Arlene Rush‘s series Silver Lining (2018) focuses on transforming the social and emotional aspects of failure by turning rejection letters into new material for art making. The works of art began as a way of archiving her career and investigating the trials of being a professional artist in an increasingly commercialized, competitive and niche art world. Each individual artwork takes its title from the institution that sent her a letter of rejection. Rush embellished the letters with silver leaf, symbolizing the idea of finding a ‘silver lining’ to the difficulties of rejection. She states “in considering my own evolution, I began to see the things as more than an accumulation of objects. I found they raised questions about the nature and importance of being an artist.”
Silver Lining is part of a larger series of work titled Evidence Of Being, which explores and offers insightful responses to the fraught and political nature of the art world. Issues such as the difficulty women artists or artists without an MFA face getting their work shown are expounded upon in a symbolic manner through artworks and installations such as Sorry to inform you… (2015-16).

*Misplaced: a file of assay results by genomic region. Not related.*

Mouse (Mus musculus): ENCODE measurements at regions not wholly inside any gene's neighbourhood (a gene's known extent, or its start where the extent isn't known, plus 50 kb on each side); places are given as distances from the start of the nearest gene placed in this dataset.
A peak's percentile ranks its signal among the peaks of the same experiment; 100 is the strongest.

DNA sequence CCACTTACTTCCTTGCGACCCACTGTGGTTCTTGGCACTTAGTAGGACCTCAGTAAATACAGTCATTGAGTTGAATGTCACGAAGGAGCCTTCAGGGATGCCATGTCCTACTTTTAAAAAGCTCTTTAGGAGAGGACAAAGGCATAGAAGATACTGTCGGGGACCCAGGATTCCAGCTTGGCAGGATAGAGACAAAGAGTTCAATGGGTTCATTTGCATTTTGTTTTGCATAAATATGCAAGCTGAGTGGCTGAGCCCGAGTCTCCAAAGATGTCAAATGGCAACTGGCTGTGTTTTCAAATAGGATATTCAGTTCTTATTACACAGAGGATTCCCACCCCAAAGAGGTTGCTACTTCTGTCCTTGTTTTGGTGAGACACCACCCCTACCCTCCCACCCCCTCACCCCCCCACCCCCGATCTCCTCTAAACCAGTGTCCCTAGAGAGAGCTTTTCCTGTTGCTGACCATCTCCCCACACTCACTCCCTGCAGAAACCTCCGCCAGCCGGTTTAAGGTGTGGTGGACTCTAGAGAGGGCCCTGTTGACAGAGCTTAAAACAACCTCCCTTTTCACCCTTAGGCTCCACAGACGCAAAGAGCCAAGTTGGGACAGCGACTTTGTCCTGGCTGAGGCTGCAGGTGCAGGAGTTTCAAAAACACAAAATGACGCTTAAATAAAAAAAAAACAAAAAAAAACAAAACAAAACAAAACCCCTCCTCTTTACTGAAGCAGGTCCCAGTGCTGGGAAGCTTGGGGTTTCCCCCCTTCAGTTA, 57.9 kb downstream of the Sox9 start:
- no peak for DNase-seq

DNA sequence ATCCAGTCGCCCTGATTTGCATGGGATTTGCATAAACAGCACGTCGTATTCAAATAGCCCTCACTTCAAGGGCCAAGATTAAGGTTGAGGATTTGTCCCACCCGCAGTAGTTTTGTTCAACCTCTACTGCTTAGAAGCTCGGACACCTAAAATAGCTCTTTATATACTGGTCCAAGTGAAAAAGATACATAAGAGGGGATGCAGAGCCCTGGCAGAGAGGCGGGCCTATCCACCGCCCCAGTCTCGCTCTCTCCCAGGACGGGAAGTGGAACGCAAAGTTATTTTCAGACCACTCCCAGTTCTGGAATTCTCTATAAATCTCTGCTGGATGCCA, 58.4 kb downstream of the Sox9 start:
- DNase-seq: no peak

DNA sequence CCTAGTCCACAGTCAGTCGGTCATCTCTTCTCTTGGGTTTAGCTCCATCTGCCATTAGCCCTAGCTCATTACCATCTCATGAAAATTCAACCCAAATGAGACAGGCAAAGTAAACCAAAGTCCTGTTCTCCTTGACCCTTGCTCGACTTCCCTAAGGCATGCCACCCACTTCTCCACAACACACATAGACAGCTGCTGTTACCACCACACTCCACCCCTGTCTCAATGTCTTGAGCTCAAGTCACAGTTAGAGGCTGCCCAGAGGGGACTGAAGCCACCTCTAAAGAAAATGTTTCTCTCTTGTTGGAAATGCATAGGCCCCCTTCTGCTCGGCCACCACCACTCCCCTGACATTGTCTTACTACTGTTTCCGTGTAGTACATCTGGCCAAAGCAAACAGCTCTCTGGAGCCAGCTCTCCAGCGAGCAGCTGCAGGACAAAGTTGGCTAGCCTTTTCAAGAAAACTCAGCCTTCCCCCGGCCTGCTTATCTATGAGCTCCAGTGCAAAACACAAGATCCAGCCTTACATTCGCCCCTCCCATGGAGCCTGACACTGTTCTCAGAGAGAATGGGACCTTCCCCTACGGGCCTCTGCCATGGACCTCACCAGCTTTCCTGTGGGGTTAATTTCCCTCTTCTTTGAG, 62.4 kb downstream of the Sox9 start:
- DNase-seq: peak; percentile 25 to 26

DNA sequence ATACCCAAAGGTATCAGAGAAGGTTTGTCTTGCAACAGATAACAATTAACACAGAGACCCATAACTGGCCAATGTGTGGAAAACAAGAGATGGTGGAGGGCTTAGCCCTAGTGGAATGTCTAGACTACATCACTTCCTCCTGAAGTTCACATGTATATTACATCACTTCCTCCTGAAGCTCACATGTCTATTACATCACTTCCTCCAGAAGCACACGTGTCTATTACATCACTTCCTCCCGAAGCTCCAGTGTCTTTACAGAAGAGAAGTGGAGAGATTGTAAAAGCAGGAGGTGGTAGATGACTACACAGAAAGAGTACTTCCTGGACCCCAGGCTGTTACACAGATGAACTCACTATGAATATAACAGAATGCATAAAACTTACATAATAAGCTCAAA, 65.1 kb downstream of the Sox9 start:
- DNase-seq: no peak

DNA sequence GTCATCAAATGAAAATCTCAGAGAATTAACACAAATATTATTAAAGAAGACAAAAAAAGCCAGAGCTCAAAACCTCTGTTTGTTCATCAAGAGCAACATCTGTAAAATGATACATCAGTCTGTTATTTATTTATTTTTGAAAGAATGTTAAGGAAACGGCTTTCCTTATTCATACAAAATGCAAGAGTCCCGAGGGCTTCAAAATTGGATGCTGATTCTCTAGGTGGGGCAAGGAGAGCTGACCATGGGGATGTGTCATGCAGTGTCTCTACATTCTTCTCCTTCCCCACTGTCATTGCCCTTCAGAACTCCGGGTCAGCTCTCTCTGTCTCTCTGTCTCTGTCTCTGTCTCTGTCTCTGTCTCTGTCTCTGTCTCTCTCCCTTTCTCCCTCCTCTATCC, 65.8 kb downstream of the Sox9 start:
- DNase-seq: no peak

Rejections from galleries became critical assessments for Rush, who is confident in embracing the ambiguous and problematic elements of her artistic practice. She utilized surplus materials that signified failure, and transformed them into contemplative works of art that realize rejection is an element within the cycle for self development. It is inspiring to see how Rush doesn’t allow defeat to define her. She uses both subtle and bold aesthetic expressions to communicate that there’s always a silver lining, such as self discovery, personal growth and resilience to try new things in the face of failure. Overall, Rush has been successful in Turning Lemons into Lemonade (2016).